Summary

  • When returning to a flood-affected area remember that wild animals, including rodents, snakes or spiders, may be
    trapped in your home, shed or garden.
  • If you have been bitten by a snake get immediate medical attention by calling triple zero (000).
  • If you have been bitten or injured by an animal or insect seek advice from your doctor.

Sand bags holding back flood waters at the front of a house

When returning to a flood-affected area remember that wild animals, including rats, mice, snakes or spiders, may be trapped in your home, shed or garden.

After a flood – general tips

  • Do not approach wild or stray animals. For advice about dealing with animals contact your local council, animal shelter or vet.
  • Store away all food to avoid attracting rats and mice (for example, store food in containers with secure lids).
  • Watch out for snakes.
  • Mosquitoes can breed rapidly in stagnant waters and become a nuisance. Take precautions to control mosquitos around your home.
  • Remove pets and other animals that have died as soon as possible. For advice on safe disposal speak to your local council or vet.

Floods  dealing with snakes

Snakes can lose their home during a flood. As a result, they may look for shelter and food inside houses, storage sheds and other buildings. Damaged structures and debris are more accessible to snakes.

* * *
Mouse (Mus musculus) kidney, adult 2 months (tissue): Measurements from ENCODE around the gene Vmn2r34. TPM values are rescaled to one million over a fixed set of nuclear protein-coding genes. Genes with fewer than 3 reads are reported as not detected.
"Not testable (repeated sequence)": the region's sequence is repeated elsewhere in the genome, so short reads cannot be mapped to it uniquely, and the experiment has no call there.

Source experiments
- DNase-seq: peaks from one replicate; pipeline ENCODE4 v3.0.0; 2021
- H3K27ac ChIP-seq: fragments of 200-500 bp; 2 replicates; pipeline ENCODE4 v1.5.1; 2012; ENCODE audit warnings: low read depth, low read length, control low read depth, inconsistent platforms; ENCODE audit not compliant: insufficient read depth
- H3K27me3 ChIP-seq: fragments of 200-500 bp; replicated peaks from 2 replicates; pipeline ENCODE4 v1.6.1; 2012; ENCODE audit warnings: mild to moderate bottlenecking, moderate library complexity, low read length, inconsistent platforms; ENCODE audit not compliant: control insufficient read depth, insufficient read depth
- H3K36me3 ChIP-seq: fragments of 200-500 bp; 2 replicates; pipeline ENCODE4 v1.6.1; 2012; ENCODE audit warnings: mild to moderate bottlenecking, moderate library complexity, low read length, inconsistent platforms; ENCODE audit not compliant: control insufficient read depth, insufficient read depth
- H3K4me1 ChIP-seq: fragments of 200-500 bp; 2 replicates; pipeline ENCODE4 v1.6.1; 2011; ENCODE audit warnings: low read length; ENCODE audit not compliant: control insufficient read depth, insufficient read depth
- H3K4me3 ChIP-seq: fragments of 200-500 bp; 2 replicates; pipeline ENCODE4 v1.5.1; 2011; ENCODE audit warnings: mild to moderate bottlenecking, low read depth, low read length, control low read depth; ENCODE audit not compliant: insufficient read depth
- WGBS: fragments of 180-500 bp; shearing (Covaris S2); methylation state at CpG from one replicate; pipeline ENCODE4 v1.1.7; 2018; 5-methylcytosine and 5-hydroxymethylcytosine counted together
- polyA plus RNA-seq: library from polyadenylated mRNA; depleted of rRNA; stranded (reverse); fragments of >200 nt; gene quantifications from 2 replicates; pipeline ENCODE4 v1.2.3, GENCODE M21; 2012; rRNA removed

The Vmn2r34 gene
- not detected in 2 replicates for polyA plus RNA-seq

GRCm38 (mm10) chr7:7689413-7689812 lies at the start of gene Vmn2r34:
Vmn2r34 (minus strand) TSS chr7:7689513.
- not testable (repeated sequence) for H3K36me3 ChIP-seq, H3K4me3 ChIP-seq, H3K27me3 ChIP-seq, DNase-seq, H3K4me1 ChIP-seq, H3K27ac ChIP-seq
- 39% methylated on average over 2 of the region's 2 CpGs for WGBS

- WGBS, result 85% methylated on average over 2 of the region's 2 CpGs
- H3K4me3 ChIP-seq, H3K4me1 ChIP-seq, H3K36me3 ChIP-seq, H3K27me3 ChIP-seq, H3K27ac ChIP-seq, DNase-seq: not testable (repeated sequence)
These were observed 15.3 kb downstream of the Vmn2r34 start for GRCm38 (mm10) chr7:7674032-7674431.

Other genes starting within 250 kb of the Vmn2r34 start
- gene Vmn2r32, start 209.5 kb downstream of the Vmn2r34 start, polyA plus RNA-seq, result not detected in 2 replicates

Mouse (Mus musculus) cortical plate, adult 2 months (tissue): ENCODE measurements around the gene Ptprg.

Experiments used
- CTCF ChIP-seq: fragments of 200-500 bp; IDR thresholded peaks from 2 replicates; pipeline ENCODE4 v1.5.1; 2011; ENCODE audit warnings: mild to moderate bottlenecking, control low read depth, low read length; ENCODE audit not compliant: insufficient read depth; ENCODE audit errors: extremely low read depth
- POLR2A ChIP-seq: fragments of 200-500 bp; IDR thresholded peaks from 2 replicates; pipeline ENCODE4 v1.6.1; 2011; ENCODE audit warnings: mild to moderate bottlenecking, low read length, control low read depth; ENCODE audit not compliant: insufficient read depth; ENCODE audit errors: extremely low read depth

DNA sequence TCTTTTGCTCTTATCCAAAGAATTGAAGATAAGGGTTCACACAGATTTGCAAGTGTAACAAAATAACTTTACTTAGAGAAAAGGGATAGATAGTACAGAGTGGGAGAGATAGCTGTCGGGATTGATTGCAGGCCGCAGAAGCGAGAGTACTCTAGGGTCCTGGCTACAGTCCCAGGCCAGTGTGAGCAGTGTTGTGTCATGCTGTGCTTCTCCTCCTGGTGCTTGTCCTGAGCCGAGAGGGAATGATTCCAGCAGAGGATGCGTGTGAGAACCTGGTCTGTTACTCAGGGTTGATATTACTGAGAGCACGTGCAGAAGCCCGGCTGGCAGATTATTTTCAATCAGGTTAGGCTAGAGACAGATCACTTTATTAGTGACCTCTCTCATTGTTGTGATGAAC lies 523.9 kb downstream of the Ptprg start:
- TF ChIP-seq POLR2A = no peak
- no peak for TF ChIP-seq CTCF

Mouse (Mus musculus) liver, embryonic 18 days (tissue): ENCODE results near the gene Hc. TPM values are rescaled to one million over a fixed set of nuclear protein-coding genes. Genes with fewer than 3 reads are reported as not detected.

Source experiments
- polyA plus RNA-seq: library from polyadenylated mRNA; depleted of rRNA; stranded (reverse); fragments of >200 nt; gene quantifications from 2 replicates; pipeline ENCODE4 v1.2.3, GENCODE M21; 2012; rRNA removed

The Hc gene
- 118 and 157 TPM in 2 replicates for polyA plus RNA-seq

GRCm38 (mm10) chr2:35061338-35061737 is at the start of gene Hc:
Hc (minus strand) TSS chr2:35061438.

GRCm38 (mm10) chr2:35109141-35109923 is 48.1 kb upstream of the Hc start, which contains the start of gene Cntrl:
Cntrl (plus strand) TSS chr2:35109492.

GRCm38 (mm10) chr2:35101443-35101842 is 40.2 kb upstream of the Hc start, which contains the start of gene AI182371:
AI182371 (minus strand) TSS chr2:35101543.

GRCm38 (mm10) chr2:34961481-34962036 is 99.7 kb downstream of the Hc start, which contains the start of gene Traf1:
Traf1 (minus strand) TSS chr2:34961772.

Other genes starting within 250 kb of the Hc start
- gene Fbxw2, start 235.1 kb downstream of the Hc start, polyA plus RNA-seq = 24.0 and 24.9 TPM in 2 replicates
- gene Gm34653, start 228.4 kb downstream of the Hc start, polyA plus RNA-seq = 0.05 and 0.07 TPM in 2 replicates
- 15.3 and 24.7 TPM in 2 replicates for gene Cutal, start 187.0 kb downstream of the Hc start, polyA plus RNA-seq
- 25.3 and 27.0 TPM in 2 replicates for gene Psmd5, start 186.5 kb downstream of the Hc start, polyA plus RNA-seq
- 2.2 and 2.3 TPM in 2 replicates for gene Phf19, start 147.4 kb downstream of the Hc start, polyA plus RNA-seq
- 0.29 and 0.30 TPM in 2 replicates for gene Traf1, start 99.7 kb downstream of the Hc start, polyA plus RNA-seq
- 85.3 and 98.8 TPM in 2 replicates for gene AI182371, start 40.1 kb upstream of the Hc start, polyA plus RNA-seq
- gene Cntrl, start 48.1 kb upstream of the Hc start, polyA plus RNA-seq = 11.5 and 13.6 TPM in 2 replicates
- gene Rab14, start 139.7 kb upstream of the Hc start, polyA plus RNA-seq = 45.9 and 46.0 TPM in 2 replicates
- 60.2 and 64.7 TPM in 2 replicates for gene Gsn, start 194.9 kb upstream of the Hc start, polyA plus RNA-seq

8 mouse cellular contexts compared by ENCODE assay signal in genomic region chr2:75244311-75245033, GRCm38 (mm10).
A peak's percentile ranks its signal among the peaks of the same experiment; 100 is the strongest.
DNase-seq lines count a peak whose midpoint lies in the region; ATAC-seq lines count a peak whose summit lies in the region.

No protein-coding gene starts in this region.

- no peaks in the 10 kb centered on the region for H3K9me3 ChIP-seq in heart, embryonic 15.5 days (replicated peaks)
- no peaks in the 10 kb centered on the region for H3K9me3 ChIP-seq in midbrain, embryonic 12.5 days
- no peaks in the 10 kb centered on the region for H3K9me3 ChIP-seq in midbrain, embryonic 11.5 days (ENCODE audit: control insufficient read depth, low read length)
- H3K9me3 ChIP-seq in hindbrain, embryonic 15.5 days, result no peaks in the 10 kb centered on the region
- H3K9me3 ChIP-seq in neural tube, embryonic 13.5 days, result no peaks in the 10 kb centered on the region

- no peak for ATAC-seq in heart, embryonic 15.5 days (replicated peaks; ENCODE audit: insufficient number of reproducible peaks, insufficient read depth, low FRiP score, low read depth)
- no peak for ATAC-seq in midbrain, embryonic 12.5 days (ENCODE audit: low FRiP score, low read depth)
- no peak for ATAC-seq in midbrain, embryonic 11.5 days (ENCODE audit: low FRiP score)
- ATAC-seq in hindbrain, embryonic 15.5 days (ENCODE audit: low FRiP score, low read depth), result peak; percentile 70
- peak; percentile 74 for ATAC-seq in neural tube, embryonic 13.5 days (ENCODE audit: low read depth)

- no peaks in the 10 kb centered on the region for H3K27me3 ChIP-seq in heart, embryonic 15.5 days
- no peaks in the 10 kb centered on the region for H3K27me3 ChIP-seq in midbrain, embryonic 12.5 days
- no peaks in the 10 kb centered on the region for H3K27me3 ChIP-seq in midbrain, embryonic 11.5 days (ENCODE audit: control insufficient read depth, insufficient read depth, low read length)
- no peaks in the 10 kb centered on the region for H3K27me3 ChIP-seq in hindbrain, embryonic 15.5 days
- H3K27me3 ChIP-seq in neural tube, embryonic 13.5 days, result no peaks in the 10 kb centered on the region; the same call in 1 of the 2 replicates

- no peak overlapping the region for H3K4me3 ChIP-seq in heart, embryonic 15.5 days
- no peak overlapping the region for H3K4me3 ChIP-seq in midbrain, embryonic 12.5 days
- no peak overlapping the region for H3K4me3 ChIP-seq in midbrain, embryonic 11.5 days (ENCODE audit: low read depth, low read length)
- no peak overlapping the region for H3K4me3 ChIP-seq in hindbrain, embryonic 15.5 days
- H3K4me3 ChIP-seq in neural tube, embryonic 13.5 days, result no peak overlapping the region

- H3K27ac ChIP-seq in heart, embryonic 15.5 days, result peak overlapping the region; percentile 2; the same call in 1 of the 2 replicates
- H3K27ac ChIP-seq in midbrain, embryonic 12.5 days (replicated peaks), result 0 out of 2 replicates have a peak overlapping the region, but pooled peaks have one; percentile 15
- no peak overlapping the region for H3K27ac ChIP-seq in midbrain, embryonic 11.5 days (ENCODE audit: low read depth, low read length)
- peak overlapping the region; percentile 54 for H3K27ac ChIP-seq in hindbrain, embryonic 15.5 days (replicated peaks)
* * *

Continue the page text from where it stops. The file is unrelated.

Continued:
When outdoors:

  • Wear sturdy work boots and gloves, and long pants to protect your legs.
  • Watch where you place your hands and feet when removing or cleaning up debris.
  • If you see a snake, step back from it slowly and allow it to proceed on its way. Do not touch it.
  • Remove debris from around your home as soon as practically possible because it can attract rodents, lizards and insects on which snakes feed.
  • Be aware of snakes that may be swimming in the water trying to get to higher ground.

When indoors:

  • If you find a snake in your house, do not panic.
  • Seek advice from someone who knows how to safely remove the snake. Contact the Department of Environment, Land, Water and Planning on 136 186 for names of the nearest licensed snake catcher.

If you are bitten by a snake:

  • Do not wash the skin around the bite.